But please do go buy the magazine! I am going to be asking for photos of the different international versions from you should be reaching subscribers from March 20th or so and on newsstands by the end of the month.

To see five excellent videos (in English) about the lift-up process, please click here.

For mes lecteurs francophones, the story has already been published in three separate editions of the French version of National Geographic. To see more, please click here.

To discover more of Remi's images for the Arles-Rhône 3 story, click here.

To learn more about his photography, please be so kind as to click below:

As always, all of the photos in this post were taken by me (and some even with my scrappy iphone) - trust me this is not the quality of National Geographic or Remi's work... :) 

Thank you for your support and have a wonderful weekend everyone!

Tuesday, March 18, 2014

A discovery in Castillon du Gard

"Medieval village, first left." We made the turn and snaked up the hill towards Castillon-du-Gard, emitting suffused sighs of wonder with each twist of the panorama. A discovery was in front of us, waiting.

Admittedly, they are increasingly rare for Remi and I. For his various photographic projects, we have criss-crossed la Provence and the eastern reaches of the neighboring Languedoc and wear our metallic merit badges proudly. We even know of secret villages and bijous that are hidden in plain sight.

But Castillon? Well, it was just a mark on the map that we passed on our way to the Pont du Gard and my beloved Uzès. As we had just left nearby St. Hilaire d'Ozilhan and were taking the long road home (aka driving in the opposite direction of where we needed to go), it was time to explore. The light was softening to  a whisper and as we pulled ourselves and the pups out of the car, we realized that we had the streets to ourselves, just as we prefer.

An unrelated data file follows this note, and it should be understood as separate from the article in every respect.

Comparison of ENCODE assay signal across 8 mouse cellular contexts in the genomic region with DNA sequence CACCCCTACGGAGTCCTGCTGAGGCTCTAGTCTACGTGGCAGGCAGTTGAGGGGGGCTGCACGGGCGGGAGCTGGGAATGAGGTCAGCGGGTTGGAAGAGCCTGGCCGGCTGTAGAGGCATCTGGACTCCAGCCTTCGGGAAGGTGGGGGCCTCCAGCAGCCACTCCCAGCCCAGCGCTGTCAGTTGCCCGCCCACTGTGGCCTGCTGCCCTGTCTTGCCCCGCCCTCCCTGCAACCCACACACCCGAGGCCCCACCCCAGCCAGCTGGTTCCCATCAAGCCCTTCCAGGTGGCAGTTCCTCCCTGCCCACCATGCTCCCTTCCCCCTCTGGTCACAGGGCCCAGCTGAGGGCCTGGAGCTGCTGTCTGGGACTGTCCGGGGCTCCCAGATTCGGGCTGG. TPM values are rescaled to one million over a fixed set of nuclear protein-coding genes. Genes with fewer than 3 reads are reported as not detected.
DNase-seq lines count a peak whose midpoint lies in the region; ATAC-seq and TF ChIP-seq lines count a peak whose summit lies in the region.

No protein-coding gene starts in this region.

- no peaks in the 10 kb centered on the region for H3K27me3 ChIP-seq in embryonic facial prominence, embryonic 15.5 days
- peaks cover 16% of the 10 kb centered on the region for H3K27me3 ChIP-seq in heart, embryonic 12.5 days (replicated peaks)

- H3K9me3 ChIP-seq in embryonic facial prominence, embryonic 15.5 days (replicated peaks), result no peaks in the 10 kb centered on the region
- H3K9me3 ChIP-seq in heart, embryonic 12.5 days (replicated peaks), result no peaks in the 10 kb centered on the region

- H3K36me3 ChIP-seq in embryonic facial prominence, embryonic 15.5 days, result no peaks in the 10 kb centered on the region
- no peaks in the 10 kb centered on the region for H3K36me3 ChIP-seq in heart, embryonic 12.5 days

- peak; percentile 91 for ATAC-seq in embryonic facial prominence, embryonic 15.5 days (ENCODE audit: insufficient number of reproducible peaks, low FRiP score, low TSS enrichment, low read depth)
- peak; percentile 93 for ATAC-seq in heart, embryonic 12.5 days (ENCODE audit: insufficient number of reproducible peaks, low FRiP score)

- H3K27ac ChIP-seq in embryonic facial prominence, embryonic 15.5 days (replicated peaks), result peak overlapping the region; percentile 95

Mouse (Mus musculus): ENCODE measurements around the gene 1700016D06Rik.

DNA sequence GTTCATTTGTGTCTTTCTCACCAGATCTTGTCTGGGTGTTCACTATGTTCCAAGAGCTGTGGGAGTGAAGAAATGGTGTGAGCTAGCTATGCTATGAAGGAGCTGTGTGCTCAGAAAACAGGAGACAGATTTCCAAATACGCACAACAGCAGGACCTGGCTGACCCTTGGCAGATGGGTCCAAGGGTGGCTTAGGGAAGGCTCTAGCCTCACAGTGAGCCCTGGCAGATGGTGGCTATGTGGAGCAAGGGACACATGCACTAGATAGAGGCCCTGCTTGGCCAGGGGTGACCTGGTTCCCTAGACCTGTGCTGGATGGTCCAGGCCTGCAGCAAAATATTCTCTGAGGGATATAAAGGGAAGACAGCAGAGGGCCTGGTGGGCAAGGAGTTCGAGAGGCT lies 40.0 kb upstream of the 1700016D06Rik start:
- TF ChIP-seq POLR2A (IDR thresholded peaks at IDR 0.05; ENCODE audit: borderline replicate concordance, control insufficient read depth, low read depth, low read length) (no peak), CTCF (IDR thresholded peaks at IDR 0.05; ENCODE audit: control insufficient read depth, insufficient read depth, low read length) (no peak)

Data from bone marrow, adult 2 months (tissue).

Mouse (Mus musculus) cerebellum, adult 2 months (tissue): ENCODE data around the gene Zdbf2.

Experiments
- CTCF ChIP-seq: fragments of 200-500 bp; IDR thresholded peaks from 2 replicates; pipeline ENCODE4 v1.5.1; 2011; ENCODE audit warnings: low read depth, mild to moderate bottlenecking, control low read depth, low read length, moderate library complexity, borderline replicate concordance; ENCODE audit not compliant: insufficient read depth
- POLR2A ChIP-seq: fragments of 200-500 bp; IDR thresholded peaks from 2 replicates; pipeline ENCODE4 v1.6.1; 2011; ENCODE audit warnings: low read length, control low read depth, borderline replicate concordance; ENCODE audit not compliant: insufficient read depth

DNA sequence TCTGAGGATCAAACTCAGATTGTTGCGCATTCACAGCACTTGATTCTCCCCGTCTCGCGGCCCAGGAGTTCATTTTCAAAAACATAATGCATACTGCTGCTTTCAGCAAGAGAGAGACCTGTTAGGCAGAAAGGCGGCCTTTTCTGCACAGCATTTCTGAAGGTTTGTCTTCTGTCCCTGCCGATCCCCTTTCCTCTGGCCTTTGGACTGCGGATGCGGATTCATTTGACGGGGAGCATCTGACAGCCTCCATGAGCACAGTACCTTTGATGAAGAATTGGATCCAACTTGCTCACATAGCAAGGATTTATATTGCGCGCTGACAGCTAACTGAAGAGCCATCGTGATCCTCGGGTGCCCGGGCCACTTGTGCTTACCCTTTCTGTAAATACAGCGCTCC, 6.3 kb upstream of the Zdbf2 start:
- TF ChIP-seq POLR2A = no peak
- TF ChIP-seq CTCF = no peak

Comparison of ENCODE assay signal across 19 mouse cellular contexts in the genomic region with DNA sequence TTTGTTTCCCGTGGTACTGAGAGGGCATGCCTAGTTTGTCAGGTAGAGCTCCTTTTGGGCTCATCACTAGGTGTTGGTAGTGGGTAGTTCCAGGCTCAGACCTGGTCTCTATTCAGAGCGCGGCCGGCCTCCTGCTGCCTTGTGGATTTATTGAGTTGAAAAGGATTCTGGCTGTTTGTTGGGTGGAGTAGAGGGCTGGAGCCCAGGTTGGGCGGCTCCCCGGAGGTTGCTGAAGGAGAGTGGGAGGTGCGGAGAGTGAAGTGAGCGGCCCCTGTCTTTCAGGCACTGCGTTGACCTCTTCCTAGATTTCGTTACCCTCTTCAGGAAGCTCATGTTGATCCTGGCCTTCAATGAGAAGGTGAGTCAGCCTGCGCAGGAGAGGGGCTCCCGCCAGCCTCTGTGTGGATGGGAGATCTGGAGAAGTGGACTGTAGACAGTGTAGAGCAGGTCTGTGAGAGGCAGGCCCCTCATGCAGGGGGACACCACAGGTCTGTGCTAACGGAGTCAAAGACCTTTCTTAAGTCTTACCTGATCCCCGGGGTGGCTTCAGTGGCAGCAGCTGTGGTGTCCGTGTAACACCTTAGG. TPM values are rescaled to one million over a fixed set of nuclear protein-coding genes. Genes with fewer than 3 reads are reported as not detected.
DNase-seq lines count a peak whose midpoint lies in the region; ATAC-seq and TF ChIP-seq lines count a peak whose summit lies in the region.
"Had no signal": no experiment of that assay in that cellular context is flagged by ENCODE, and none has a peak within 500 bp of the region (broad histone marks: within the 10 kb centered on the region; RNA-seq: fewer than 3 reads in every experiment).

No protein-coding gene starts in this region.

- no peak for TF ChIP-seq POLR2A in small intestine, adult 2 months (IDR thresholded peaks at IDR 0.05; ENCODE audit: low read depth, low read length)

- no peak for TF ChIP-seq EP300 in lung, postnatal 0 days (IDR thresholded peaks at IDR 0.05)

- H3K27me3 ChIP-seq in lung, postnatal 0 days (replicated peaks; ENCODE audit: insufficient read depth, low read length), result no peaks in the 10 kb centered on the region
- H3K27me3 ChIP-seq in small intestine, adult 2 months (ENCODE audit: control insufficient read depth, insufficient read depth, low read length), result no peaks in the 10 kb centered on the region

And what unusual streets they are, such perfect cut stone paths...rock against rock to echo...

...and lead us down the yellow brick road...

...into a forest where things haven't changed actually, not since one thousand years.

And yet I felt slightly ill at ease, as if the old stones were holding their breath, waiting for us to leave them in peace. We did and let the light lie behind us.

Mystery is a fickle dancer. So, of course we were immediately tempted to go back by day...

...and discern with a wagging finger...had we been imagining things?

Solidly, yes. 

For there was something of the touch too much perfect...

...a stage set without blunder... if the joke was on us.

What to make of this and these - those pictures that beg to be taken without posing?

A bit like a Frenchman captivated by an insouciant minx, we were slightly under its spell.

We visited a house for sale and returned, returned again; trying to imagine ourselves walking those streets... different from the rowdy roll of Arles with no graffiti, no garbage, no wild cats to be seen. Could we? The answer is no. At least no for now.

But it was still a good discovery and like the mirage of the Pont du Gard shimmering in the distance, a kindly reminder not to assume but to stop and question. "Tu as toujours de préjugés," Remi has been saying to me lately. And I believe that he is right. I think that after all of those years in New York, I try to decide what a situation is or could be in advance as a sort of survival tactic. It might have been smart then but it could be time to change now. Better to think twice then. Once with your head of course but always, always once with your heart as well.

PS. My friend DA Wolf at Daily Plate of Crazy recently wrote a thought-provoking piece on the definition of wisdom that I think that you might enjoy. You can find it: here.